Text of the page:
How the RBI has taken two important steps to rescue the banks
In the last couple of months, the RBI has initiated two very important measures that will go a long way in alleviating the problem of NPAs in the banking system. At over $110 billion of NPAs and nearly $180 billion of stressed assets, this was a massive problem. In fact, the entire bank credit by the PSU banks has stagnated due this mountain of NPAs. So how exactly is the RBI tackling this problem?
Prompt Corrective Action (PCA)…
Prompt corrective action is a initiative that the RBI will drive specifically for banks where the financials are seriously imperiled. Here are some criteria under the PCA. A bank will be referred to the PCA if its net NPAs cross a certain threshold level or if the Return on Assets is negative for two years in succession. For example, the RBI first initiated PCA in case of IDBI Bank and then followed it up by initiating PCA for Central Bank of India. In both the cases the net NPAs were in excess of 10% and the ROA was negative for 2 years in succession.
Initiating PCA will mean the RBI regulates most of the activities of the bank from credit monitoring, credit assessment and investments. RBI will also place restrictions on staffing, senior management compensation and branch expansion plans. The idea is to enforce a high level of discipline so that weak banks have a chance of bouncing back.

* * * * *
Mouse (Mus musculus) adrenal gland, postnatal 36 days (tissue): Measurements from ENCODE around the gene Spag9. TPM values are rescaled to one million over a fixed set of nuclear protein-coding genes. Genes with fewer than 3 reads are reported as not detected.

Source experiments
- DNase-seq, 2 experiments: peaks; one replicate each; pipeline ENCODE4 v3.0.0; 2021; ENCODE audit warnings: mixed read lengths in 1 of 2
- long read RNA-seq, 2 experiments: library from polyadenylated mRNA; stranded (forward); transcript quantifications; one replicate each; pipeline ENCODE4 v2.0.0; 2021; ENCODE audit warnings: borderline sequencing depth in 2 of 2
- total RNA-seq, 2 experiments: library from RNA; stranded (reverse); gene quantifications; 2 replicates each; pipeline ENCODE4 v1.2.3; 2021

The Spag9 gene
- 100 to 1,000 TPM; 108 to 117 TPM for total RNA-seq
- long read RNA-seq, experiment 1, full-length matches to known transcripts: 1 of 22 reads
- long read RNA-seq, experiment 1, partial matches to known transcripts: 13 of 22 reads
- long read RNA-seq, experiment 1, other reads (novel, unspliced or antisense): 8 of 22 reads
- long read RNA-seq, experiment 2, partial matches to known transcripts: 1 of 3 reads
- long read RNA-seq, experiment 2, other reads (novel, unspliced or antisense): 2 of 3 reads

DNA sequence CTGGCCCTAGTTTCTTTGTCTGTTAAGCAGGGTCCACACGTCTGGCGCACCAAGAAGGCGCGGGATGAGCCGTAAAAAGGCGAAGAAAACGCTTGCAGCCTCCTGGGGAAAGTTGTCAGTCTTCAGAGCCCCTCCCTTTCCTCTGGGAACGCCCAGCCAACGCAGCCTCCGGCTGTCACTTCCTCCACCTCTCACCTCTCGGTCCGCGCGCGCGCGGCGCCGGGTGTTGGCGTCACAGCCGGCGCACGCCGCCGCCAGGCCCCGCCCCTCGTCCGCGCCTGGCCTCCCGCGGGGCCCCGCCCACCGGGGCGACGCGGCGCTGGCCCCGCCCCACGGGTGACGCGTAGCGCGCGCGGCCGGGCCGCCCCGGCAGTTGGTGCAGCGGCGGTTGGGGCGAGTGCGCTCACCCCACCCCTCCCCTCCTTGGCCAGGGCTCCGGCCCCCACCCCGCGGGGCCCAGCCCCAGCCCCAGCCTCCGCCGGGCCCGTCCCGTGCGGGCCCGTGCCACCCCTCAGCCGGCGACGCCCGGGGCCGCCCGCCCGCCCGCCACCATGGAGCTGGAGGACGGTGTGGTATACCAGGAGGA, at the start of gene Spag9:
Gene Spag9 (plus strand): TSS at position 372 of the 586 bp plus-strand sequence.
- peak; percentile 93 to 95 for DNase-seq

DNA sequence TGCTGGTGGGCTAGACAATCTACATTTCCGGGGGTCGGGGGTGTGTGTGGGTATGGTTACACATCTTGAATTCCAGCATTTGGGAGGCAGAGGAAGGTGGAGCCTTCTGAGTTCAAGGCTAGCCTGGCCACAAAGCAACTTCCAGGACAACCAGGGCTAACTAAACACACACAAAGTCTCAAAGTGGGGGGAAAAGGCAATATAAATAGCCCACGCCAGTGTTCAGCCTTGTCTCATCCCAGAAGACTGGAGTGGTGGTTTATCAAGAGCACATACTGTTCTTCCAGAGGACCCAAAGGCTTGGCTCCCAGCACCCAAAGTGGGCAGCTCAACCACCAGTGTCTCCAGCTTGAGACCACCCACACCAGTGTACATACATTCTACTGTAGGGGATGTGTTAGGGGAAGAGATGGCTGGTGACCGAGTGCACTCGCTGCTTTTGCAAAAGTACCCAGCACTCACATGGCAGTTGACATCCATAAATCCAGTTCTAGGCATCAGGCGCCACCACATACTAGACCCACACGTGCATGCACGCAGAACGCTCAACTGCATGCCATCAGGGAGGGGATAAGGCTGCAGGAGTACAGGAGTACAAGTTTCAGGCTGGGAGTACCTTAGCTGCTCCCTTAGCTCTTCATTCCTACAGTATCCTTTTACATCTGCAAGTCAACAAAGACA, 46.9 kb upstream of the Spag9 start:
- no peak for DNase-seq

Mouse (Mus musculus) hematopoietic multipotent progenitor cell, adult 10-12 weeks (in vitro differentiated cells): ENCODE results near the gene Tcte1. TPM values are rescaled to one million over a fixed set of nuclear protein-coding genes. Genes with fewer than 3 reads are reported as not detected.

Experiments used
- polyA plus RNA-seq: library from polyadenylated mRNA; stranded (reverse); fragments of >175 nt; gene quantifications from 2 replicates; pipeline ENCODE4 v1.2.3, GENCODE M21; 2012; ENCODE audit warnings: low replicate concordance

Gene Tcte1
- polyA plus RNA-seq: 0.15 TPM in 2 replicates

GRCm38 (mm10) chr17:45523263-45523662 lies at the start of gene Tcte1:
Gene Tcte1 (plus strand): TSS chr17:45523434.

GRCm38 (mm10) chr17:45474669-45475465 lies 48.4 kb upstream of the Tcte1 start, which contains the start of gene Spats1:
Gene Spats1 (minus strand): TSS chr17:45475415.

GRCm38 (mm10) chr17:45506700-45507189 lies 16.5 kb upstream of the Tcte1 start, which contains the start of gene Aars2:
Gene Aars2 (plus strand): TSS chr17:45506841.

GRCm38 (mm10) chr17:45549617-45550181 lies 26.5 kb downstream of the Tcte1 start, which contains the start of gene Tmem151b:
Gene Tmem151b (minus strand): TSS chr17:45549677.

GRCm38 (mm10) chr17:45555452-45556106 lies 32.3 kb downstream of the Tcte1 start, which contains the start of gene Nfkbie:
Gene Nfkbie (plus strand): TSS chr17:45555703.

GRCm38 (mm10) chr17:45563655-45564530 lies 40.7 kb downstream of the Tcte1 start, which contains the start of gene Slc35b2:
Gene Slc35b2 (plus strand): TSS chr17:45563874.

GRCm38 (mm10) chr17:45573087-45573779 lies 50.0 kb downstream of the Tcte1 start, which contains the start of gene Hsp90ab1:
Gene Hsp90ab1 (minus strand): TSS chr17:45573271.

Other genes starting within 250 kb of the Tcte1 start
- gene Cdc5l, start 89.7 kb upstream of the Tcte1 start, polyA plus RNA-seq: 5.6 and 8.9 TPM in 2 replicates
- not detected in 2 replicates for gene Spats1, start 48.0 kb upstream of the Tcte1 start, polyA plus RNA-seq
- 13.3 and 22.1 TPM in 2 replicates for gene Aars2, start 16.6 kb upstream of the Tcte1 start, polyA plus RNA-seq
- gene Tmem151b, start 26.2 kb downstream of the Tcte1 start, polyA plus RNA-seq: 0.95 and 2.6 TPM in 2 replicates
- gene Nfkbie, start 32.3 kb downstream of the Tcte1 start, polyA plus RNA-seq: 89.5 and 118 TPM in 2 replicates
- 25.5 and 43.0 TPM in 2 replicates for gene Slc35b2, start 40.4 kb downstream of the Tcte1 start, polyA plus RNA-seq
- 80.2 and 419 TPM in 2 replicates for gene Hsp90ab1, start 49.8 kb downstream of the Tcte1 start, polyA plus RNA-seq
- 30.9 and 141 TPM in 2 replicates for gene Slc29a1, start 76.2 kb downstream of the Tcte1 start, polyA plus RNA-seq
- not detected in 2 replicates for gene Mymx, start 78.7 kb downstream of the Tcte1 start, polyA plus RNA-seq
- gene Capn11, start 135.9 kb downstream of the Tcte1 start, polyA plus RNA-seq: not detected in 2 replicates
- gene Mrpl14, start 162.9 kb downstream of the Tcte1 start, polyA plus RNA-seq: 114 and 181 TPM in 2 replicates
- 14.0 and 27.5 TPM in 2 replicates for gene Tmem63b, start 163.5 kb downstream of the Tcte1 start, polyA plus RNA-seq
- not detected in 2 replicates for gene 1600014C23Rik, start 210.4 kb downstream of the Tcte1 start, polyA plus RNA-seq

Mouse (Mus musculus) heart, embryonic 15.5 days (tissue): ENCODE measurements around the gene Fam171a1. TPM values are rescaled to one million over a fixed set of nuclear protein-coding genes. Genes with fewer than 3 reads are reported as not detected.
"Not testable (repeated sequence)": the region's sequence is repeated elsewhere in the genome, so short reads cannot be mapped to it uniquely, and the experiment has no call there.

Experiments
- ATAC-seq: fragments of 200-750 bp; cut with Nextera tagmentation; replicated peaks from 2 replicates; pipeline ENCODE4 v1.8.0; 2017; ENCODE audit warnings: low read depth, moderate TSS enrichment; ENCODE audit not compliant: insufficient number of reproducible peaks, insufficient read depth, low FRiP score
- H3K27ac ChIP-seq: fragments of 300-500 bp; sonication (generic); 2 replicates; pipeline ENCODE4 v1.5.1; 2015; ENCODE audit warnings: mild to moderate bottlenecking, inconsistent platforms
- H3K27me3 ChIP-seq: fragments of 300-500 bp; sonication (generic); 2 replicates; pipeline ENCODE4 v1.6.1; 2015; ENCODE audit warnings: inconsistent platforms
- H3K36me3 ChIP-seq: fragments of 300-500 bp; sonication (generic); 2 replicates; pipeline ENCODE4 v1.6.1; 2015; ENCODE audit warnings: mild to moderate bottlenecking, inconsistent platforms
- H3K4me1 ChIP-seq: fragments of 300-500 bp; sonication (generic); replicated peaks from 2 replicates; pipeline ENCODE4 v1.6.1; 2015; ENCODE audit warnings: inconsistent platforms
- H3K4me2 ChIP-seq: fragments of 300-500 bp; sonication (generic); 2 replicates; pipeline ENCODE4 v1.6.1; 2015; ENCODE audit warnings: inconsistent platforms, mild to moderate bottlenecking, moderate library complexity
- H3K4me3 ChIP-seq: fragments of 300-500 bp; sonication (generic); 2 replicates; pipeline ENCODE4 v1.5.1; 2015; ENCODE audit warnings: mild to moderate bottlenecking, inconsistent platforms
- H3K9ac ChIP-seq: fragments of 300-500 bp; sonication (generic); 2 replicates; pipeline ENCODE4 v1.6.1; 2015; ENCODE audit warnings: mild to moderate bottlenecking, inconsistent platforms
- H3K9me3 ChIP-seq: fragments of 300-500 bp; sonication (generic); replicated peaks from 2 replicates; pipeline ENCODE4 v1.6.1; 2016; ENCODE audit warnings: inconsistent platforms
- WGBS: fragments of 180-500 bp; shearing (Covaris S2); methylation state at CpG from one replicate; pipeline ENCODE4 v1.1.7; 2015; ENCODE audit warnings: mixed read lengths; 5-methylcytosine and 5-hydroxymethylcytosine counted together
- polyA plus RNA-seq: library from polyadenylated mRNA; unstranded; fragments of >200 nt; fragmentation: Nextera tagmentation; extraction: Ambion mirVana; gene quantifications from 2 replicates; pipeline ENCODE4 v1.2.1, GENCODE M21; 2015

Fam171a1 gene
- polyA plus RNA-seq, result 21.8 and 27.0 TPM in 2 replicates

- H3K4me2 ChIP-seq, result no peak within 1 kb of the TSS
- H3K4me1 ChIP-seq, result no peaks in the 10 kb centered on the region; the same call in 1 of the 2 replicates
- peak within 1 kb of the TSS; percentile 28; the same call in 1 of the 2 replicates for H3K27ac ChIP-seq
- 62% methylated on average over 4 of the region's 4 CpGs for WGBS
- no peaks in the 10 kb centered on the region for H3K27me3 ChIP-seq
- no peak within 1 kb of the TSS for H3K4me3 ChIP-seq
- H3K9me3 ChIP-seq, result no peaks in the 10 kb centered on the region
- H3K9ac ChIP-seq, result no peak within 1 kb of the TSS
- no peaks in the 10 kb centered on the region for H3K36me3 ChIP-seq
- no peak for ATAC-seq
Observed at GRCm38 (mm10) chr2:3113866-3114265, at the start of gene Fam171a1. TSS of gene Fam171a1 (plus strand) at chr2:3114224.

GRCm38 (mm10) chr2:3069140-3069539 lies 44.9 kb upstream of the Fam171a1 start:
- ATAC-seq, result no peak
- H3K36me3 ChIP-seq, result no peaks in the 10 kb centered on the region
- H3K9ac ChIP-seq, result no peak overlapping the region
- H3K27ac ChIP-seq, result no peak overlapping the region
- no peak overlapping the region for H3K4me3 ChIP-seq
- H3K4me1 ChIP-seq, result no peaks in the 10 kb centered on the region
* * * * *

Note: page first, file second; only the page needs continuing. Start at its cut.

Referring to IBC…
This is, perhaps, the most aggressive stand taken by the RBI with respect to addressing the NPAs in the banking system. While PCA attacks the NPA problem from the perspective of the bank, the IBC attacks the NPA problem from the perspective of the defaulting clients. The RBI has identified 12 such defaulting companies where the bank exposure exceeds Rs.5000 crore and where more than 60% of the loans have become NPAs. Companies identified in the first round include names like Bhushan Steel, Bhushan Power, Alok Textiles, Amtek Auto, Electrosteel Castings, Essar Steel. The lending banks will be given 180 days time to come up with a resolution to the loan problem, which may be subsequently extended up to a maximum of 270 days. On the completion of the 270 days, the RBI will automatically initiate proceedings against the defaulting company under the Insolvency and Bankruptcy Code (IBC). This will entail either a complete sale of the company, stripped sale or a large haircut.
The PCA and the IBC are major initiatives from the RBI. Of course, there are still question marks over the legal implications and the implementation of these measures. But, to the credit of the RBI, a major step has been taken. If the RBI makes headway, then we may hope to see the beginning of the end of the NPA problem of Indian PSU banks! ©